I was recently asked if it was hard to be around my best friend and her, gorgeous, baby.
I met Karma when we were six. I remarked how I had the same shorts- 70’s green with a blue rim – as her four year old brother, then we both agreed we had similar noses. Our friendship was sealed.
When we were 28 I was living in America, she in Italy, but we were both home for Christmas and taking one of our customary walks talking about the whole world. The subject of babies came up. Karma asked with the tone of a statement, ‘but you’ll come home to England for that won’t you?’ My face must have looked quizzical – at that point babies never crossed my mind and I couldn’t imagine returning to London willingly – Karma continued, “I just always saw a picture of us walking with our baby’s in pushchairs in Chiswick’. I laughed lightly and switched the conversation back to our various relationship dramas. There would be lots of time to think about that.
Through all the turbulence of cancer, the heartbreak of losing my mum and having to start my life all over again there was a tiny, at times, minute, bead of hope. Often it dimmed and I couldn’t see it but I knew it was there. Not only was I living back in London, I was back in Chiswick. Karma was also back in London after almost a decade in Italy. I started to wonder if what she had said that cold day on Hampstead Heath was actually some kind of prophesy.
The idea that Karma had glimpsed the future solidified when my bead of hope turned into 14 positive pregnancy tests. I was four weeks pregnant and Karma was eight months. We met for brunch at an American style restaurant and took a long walk down by the Thames. We talked, like we had talked about everything in the thirty three years of our friendship, with topics flying around and bouncing back. It was all falling into place. I was nauseous and she was facing the birth but although in different stages, we were there, together. Our babies would be both be small enough at the same time to push in strollers in the park. Our children could possibly be the same year of school, just like we were. Since I knew I couldn’t give my child a sibling this was the next best thing.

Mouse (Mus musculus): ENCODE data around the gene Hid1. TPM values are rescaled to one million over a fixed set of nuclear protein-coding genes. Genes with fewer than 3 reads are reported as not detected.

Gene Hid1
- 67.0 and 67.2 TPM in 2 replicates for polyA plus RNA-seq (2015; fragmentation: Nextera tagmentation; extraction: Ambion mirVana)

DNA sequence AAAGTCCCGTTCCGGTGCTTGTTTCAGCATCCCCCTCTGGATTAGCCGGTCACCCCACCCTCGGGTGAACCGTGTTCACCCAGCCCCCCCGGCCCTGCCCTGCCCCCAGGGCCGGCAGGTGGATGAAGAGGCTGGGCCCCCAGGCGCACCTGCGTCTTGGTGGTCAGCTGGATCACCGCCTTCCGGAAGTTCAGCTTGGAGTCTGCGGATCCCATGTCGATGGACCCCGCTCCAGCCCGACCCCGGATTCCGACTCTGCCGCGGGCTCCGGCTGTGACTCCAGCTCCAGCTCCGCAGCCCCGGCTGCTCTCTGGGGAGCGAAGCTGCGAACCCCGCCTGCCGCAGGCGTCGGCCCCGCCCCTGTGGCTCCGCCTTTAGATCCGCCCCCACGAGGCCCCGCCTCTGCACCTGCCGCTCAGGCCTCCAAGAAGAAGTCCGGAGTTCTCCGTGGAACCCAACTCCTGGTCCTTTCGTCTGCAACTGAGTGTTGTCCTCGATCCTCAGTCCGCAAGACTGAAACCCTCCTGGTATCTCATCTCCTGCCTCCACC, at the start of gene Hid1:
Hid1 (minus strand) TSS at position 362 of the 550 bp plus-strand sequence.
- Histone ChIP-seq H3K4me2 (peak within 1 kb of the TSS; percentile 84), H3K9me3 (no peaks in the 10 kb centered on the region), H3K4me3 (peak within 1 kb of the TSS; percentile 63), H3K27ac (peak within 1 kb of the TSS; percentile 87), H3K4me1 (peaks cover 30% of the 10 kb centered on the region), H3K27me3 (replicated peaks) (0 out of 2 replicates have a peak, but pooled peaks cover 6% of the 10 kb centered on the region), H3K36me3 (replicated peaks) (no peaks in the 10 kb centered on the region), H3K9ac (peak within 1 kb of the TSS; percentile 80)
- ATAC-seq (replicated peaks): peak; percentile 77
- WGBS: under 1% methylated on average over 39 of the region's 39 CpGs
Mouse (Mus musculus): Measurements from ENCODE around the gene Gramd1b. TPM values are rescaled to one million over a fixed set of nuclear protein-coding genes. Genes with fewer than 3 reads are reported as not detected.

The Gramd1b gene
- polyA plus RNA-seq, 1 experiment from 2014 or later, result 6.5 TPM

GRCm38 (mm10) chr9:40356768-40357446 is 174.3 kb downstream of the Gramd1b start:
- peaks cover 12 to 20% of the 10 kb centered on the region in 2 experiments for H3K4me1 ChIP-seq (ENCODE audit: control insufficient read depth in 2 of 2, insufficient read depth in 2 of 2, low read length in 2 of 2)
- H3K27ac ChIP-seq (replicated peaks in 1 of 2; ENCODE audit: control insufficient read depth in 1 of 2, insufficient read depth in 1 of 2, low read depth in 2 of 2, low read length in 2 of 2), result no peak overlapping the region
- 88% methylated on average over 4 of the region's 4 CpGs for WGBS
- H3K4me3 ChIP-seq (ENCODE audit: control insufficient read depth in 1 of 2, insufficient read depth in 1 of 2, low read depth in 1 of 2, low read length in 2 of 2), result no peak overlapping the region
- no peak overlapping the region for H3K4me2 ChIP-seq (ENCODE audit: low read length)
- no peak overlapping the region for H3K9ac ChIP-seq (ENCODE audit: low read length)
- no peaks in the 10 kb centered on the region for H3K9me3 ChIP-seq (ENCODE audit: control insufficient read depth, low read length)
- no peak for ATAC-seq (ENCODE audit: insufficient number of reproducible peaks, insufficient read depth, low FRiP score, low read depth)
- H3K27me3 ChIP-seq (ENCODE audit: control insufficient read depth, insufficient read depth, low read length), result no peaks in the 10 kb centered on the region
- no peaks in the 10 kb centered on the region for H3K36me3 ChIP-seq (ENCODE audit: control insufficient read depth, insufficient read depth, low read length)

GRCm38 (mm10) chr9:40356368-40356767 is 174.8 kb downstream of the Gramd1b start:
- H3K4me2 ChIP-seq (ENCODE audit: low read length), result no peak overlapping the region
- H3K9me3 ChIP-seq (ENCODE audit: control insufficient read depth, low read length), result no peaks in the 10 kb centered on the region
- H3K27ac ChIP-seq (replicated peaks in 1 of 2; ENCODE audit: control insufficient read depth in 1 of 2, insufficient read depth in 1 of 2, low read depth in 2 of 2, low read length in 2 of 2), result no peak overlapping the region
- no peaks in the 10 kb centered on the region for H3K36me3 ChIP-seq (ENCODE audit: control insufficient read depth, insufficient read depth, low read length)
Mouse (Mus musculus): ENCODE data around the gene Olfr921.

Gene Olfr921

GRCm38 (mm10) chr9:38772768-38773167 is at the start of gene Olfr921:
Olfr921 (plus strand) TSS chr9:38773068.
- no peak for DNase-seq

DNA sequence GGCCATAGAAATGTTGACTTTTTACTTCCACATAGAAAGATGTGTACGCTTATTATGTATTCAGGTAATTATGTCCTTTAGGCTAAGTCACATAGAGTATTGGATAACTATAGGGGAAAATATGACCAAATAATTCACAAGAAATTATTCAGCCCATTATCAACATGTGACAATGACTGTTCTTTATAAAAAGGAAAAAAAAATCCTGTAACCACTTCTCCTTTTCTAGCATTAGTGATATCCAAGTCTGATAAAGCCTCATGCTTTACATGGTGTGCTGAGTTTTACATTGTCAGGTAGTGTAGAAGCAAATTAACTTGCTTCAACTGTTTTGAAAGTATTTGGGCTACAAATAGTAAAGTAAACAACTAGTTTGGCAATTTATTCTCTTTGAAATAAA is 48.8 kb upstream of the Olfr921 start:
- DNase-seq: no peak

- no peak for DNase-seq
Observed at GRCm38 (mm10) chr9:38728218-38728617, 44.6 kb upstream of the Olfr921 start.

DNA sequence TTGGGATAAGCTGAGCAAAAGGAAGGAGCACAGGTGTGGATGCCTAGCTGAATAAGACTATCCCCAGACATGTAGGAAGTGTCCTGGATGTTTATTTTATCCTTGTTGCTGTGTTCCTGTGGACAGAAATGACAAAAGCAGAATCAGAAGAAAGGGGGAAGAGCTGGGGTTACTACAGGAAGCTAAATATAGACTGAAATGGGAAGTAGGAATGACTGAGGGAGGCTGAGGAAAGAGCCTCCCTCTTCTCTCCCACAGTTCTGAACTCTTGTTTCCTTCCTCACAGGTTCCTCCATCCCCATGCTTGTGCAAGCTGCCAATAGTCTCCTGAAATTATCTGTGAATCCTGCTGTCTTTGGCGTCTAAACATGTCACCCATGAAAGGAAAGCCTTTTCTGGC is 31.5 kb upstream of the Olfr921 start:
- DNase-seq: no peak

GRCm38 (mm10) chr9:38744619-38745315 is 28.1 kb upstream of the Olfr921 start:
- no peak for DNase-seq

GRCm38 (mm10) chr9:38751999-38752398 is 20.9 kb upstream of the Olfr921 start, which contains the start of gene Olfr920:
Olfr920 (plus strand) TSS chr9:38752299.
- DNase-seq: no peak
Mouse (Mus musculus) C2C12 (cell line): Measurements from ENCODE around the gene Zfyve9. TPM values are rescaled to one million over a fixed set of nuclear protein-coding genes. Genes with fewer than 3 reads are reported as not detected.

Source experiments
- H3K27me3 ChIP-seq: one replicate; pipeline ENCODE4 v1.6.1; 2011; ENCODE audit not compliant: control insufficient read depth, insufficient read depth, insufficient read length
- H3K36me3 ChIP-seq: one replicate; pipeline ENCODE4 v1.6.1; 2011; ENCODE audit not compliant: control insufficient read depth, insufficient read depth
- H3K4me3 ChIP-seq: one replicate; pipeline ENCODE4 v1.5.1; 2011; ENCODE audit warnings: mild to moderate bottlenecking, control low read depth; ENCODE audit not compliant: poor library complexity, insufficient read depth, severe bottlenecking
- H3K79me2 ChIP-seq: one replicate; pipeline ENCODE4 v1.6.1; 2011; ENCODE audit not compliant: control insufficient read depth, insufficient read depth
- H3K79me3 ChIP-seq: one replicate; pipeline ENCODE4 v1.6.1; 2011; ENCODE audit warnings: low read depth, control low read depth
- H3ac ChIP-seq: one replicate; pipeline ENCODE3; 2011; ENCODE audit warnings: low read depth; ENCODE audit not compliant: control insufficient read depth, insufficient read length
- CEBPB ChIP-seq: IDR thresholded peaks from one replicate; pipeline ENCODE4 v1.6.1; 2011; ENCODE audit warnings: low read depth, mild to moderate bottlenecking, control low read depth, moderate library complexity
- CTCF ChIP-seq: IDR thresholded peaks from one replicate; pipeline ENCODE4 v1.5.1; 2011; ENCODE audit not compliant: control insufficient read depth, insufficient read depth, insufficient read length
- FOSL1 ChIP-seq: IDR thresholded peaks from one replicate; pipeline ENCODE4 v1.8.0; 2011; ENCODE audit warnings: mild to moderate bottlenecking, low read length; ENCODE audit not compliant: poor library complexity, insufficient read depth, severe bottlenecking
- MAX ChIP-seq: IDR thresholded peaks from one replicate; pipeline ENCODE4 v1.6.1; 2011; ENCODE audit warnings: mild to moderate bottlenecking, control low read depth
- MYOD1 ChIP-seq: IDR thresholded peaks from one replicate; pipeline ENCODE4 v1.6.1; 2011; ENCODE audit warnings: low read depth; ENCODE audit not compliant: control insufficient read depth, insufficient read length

When I first met Karma’s beautiful,perfect, little baby I held him and stared in wonder. It was the closest feeling I will ever have to being an auntie. Karma was wonderful and considerate of how I might be feeling and I was able to share in her glow of happiness. I cuddled her miracle knowing mine had died. I held little Kiyo in my arms while still carrying my baby inside me.
My body didn’t know or didn’t accept that my baby had died and so it ‘missed’the signs I had miscarried. Instead of naturally expelling the pregnancy, the sac kept growing and the baby stayed put for an additional two and a half months. I waited till 17 weeks to see if I could miscarry naturally. I took Misoprostal pills to encourage it to happen, naturopathic remedies, rested, exercised, drank, went to yoga workshops, and acupuncture but in the end, to avoid a potentially risky infection, I had to have surgery. I couldn’t help feeling I had failed at being a mother and then failed again by not being able to miscarrying properly. Another part of me would, if I’d been able, have carried my little boy or girl forever.
My grief swelled up like a tidal wave racing towards me on the beach and just when it was at its highest point about to cascade down sweeping me and a the whole village out to sea, it froze. I could see it suspended above me but remained dry beneath. This respite gave me the opportunity to be there for other people who needed me, as well as space for my heart to break for others. My bright, funny and beautiful friend, Ola, passed away on November 22nd 2015 aged just 34. Cancer of an unknown primary ended her life far, far too soon. Karma’s mum, Helen, passed away from Motor Neurone Disease on December 19th. Helen shaped my childhood and life in countless ways. It was her introducing me to Spare Rib magazine which was behind the reason I became Ms at age 10. I proudly wrote my feminist title on my library card and never looked back. Karma and her family were extraordinary in the love and care they gave Helen.
When I answered the question about it being hard to be around Karma’s baby I was glad to be able to say that my love and connection for Karma has shielded our friendship. I’m constantly reminded how short life can be and how precious love is. I would hate to have my not being able to be a mother come between us so I’m determined to find a way through.
But when I read online that Anne Hathaway was pregnant I lost my mind and yelled ‘fuck you’ at my computer. The anger that flushed through me was a reminder that feelings aren’t always under my control. By the way I have no particular interest in Anne Hathaway, although I did enjoy her Wrecking ball on Lip Sync Battles. This hasn’t been an isolated incident when Huffington post reported Ice-T’s wife, Coco was pregnant I scared a confused Lauren by yelling, “Oh you have to be fucking kidding me”.
I’m still under the suspended tidal wave and wonder if my due date is the day it comes crashing down or if this grief is the type that looms over everything for a lifetime. While I figure that out I’m so appreciative of my love for Kiyo’s smile. Even though the world has once again torn at the seams of what was supposed to be, I desperately want to find a way to be happy. I just hope I never meet Anne Hathaway.